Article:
City of Stow employees, retirees fall victim to unemployment fraud

Krista S. Kano
Akron Beacon Journal
A Barberton man's 1099 tax form says he received more than $17,000 in unemployment compensation that he never actually applied for or received.

Earlier this year, Stow's finance department received a notification that someone had filed for unemployment compensation. 

Though the individual had at one point worked for the city, they had since retired, and there were several inaccuracies in the filing including a misspelled name and an incorrect home address.

"We immediately knew it was a fraudulent claim," finance director Jim Costello said. 

Since November, the city has seen 35 cases of unemployment fraud, some of whom are current employees and some of whom are not, which are just a few of the hundreds of thousands of cases in Ohio.

More:Hundreds of thousands of Ohioans are victims of unemployment fraud. Here's what to do

Even Gov. Mike DeWine, his wife, Fran, and Lt. Gov. Jon Husted were among the victims of fraudulent claims.

"This is a nationwide problem, and Ohio, for whatever reason, seems to be a good target and we don't know why," Costello said.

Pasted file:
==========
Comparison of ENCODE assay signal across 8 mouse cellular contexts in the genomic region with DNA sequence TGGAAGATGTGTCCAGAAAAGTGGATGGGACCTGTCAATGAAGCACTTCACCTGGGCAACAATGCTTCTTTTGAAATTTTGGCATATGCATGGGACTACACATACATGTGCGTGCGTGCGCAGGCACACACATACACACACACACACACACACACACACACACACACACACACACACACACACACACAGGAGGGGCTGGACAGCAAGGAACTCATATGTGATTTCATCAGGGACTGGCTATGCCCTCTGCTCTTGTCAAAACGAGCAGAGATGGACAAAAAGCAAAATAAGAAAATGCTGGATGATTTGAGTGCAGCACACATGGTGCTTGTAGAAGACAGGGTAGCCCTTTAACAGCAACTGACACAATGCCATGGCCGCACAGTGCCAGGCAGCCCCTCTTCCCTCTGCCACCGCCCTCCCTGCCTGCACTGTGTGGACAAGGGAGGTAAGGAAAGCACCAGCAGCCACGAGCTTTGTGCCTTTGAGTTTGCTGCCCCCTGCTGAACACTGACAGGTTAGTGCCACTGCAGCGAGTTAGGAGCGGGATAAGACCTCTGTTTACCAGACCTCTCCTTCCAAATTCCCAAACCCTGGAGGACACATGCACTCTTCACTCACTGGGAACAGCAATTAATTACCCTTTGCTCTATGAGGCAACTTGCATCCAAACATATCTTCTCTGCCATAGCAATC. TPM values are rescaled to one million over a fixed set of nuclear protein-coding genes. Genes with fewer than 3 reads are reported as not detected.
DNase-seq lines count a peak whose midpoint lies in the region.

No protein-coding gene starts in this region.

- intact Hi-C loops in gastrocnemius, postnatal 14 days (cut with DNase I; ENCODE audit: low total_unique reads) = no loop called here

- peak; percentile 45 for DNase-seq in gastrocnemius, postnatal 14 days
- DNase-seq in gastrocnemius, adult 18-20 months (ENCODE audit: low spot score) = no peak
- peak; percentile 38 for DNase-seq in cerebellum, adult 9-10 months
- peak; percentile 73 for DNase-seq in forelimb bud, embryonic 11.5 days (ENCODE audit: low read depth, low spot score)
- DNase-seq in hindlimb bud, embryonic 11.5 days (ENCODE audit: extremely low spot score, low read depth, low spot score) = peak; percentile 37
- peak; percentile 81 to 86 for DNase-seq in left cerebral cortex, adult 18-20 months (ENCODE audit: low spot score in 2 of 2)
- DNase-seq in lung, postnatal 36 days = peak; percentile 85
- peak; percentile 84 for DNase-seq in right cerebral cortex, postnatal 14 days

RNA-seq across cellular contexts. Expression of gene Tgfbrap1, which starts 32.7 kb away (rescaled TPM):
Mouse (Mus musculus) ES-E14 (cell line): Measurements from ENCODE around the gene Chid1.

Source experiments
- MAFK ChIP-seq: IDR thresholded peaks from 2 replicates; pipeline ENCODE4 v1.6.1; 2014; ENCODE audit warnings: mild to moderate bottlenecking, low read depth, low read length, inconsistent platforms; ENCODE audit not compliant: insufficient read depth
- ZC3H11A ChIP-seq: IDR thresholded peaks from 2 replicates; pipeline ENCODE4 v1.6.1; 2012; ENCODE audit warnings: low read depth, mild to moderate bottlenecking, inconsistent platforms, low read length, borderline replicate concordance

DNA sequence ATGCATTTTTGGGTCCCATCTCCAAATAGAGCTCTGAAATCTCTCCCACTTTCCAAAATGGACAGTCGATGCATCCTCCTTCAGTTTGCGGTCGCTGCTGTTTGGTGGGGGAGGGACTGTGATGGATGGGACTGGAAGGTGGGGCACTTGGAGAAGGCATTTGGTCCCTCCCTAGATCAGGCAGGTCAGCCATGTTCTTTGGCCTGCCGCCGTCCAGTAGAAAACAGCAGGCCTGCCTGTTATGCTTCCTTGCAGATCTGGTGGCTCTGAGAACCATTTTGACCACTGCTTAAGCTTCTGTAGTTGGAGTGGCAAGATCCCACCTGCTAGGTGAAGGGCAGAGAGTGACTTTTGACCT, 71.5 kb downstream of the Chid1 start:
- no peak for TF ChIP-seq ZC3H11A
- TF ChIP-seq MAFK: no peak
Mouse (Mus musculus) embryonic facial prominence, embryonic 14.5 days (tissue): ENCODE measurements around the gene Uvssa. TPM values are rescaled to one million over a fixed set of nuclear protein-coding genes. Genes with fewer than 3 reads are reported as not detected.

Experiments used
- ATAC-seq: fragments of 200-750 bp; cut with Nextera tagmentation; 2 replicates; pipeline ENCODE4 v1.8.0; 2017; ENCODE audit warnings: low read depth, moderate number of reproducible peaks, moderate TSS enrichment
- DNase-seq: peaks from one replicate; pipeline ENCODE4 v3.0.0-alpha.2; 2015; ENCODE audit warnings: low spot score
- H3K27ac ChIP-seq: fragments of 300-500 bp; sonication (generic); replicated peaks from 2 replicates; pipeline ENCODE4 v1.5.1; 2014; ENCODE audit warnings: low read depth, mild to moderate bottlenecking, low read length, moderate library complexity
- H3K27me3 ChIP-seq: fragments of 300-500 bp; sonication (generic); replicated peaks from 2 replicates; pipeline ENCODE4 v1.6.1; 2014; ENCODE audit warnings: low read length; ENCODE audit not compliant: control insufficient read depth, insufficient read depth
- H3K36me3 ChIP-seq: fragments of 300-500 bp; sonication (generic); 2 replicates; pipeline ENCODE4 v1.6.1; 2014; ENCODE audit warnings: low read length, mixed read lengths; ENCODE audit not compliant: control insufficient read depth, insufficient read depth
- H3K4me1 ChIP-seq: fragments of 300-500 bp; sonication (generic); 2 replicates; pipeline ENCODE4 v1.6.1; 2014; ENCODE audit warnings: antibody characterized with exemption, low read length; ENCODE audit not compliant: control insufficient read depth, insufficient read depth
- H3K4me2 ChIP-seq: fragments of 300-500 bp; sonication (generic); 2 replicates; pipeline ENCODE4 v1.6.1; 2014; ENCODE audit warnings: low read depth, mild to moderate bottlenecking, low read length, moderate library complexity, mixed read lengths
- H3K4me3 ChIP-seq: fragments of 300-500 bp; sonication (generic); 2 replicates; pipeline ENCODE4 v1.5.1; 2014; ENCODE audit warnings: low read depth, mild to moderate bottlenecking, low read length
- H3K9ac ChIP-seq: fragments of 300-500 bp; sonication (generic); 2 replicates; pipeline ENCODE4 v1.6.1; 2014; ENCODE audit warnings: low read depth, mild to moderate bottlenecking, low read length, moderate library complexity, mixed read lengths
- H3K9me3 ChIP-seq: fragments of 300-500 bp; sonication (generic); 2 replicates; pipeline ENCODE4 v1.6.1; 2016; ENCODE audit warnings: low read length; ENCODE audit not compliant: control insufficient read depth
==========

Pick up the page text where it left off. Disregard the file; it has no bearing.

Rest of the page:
He added that when they receive a suspicious notice, his department immediately reports it to the Stow Police Department and the Ohio Department of Job and Family Services. 

Additionally, he said, victims should call the state line, 833-658-0394 to report any fraud and should also contact their employer and file a report with their local police department. They can also visit https://unemploymenthelp.ohio.gov/IdentityTheft/

Earlier this month, Akron Beacon Journal columnist Betty Lin-Fisher reported that more people have recently found out that they were identity theft victims because ODJFS began mailing out the 1099 tax forms, which shows how much a person has claimed in unemployment benefits. 

"When a person files for unemployment, there is typically nothing sent by mail from the state as confirmation. The payment is usually sent by direct deposit or the fraudster could redirect the debit card, if payment was made via a debit card, to another address.  And all correspondence has been by email during the pandemic," she wrote. "So the 1099 form may be the first 'notice' a person finds out anything is wrong."

Akron Beacon Journal reporter Betty Lin-Fisher contributed to this report. Reporter Krista S. Kano can be reached at 330-541-9416, kkano@thebeaconjournal.com or on Twitter @KristaKanoABJ.